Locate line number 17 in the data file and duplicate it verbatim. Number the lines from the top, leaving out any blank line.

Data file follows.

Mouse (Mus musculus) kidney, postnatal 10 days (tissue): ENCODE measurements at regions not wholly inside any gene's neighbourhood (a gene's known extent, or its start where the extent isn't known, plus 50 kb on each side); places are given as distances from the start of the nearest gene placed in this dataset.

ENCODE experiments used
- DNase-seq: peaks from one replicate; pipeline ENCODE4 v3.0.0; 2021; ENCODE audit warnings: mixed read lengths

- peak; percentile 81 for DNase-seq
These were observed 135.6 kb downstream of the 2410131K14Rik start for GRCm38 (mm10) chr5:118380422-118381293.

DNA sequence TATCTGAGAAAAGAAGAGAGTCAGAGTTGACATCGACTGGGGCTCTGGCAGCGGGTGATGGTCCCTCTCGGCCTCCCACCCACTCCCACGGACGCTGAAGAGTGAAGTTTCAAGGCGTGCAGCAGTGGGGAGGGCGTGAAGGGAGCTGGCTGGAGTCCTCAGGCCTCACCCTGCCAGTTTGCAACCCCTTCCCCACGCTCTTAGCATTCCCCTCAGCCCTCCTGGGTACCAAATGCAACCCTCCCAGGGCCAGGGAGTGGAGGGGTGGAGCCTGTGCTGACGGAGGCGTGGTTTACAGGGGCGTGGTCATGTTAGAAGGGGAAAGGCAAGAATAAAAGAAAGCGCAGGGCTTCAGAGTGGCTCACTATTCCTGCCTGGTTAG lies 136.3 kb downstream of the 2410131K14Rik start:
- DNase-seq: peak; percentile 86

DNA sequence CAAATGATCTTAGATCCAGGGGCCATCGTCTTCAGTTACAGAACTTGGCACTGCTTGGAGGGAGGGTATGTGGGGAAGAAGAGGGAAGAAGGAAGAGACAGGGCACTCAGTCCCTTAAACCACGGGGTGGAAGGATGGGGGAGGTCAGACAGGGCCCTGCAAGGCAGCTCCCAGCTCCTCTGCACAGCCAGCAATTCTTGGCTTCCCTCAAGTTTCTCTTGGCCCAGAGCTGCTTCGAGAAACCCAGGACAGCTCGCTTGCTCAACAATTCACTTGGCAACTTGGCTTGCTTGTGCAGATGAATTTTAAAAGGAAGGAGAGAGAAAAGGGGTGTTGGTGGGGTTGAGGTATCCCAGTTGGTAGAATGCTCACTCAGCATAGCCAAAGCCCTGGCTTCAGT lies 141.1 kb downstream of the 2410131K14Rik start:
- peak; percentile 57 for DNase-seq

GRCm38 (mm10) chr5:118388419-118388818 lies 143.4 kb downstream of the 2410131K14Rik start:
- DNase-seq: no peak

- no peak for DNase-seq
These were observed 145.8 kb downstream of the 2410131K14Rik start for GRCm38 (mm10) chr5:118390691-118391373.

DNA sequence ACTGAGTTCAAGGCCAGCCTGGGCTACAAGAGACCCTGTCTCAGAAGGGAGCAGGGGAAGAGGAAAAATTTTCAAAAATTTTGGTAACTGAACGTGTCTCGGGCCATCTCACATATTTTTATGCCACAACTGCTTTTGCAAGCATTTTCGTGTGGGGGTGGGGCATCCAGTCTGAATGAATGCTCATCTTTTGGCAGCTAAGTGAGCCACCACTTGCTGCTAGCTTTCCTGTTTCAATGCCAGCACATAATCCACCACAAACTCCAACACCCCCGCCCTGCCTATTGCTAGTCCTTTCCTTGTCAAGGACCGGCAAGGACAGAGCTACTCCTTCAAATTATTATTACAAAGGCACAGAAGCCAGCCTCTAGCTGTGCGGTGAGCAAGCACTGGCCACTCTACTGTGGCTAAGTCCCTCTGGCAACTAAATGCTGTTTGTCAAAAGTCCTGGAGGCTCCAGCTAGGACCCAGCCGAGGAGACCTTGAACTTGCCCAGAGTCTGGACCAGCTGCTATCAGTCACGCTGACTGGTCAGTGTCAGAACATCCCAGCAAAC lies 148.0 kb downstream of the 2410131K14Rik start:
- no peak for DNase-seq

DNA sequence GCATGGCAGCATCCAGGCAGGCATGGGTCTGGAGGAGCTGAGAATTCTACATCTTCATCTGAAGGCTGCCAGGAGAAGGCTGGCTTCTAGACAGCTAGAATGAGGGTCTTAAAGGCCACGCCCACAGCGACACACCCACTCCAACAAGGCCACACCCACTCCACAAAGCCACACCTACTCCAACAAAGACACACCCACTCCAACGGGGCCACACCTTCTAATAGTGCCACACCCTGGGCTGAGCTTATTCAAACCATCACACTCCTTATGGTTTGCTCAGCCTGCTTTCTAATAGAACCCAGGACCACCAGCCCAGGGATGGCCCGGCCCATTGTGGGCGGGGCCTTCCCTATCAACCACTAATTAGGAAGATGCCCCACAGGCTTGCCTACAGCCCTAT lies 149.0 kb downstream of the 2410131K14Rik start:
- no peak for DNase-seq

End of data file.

- no peak for DNase-seq